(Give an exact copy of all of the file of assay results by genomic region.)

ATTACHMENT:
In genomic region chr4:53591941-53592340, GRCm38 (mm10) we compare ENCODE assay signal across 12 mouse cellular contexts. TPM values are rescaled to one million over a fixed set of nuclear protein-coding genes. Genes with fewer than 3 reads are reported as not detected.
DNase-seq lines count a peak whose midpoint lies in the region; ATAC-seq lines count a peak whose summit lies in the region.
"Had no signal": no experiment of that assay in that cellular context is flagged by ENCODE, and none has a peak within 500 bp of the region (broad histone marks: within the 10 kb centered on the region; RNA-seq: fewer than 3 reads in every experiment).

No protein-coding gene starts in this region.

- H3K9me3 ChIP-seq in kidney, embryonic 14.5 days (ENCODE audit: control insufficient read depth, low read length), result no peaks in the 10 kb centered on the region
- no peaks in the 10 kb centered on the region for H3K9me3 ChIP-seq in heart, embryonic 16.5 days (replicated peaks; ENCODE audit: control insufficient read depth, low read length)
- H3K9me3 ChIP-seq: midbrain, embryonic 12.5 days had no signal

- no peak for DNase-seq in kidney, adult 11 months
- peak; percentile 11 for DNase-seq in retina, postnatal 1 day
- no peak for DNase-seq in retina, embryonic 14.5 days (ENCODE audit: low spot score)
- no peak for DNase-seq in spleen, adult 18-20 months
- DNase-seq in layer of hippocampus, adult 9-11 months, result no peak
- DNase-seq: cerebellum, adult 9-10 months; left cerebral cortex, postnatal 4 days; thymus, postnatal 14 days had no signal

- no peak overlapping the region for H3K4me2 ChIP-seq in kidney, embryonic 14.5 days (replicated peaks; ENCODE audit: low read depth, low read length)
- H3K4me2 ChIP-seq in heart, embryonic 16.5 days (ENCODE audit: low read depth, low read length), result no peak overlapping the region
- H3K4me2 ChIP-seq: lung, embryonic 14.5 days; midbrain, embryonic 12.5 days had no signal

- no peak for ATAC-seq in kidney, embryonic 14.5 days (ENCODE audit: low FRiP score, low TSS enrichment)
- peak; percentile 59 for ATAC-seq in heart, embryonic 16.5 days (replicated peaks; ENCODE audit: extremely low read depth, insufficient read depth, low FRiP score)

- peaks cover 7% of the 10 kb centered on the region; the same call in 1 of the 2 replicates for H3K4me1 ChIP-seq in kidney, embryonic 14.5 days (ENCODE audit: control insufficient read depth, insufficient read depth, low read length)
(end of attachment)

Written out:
In genomic region chr4:53591941-53592340, GRCm38 (mm10) we compare ENCODE assay signal across 12 mouse cellular contexts. TPM values are rescaled to one million over a fixed set of nuclear protein-coding genes. Genes with fewer than 3 reads are reported as not detected.
DNase-seq lines count a peak whose midpoint lies in the region; ATAC-seq lines count a peak whose summit lies in the region.
"Had no signal": no experiment of that assay in that cellular context is flagged by ENCODE, and none has a peak within 500 bp of the region (broad histone marks: within the 10 kb centered on the region; RNA-seq: fewer than 3 reads in every experiment).

No protein-coding gene starts in this region.

- H3K9me3 ChIP-seq in kidney, embryonic 14.5 days (ENCODE audit: control insufficient read depth, low read length), result no peaks in the 10 kb centered on the region
- no peaks in the 10 kb centered on the region for H3K9me3 ChIP-seq in heart, embryonic 16.5 days (replicated peaks; ENCODE audit: control insufficient read depth, low read length)
- H3K9me3 ChIP-seq: midbrain, embryonic 12.5 days had no signal

- no peak for DNase-seq in kidney, adult 11 months
- peak; percentile 11 for DNase-seq in retina, postnatal 1 day
- no peak for DNase-seq in retina, embryonic 14.5 days (ENCODE audit: low spot score)
- no peak for DNase-seq in spleen, adult 18-20 months
- DNase-seq in layer of hippocampus, adult 9-11 months, result no peak
- DNase-seq: cerebellum, adult 9-10 months; left cerebral cortex, postnatal 4 days; thymus, postnatal 14 days had no signal

- no peak overlapping the region for H3K4me2 ChIP-seq in kidney, embryonic 14.5 days (replicated peaks; ENCODE audit: low read depth, low read length)
- H3K4me2 ChIP-seq in heart, embryonic 16.5 days (ENCODE audit: low read depth, low read length), result no peak overlapping the region
- H3K4me2 ChIP-seq: lung, embryonic 14.5 days; midbrain, embryonic 12.5 days had no signal

- no peak for ATAC-seq in kidney, embryonic 14.5 days (ENCODE audit: low FRiP score, low TSS enrichment)
- peak; percentile 59 for ATAC-seq in heart, embryonic 16.5 days (replicated peaks; ENCODE audit: extremely low read depth, insufficient read depth, low FRiP score)

- peaks cover 7% of the 10 kb centered on the region; the same call in 1 of the 2 replicates for H3K4me1 ChIP-seq in kidney, embryonic 14.5 days (ENCODE audit: control insufficient read depth, insufficient read depth, low read length)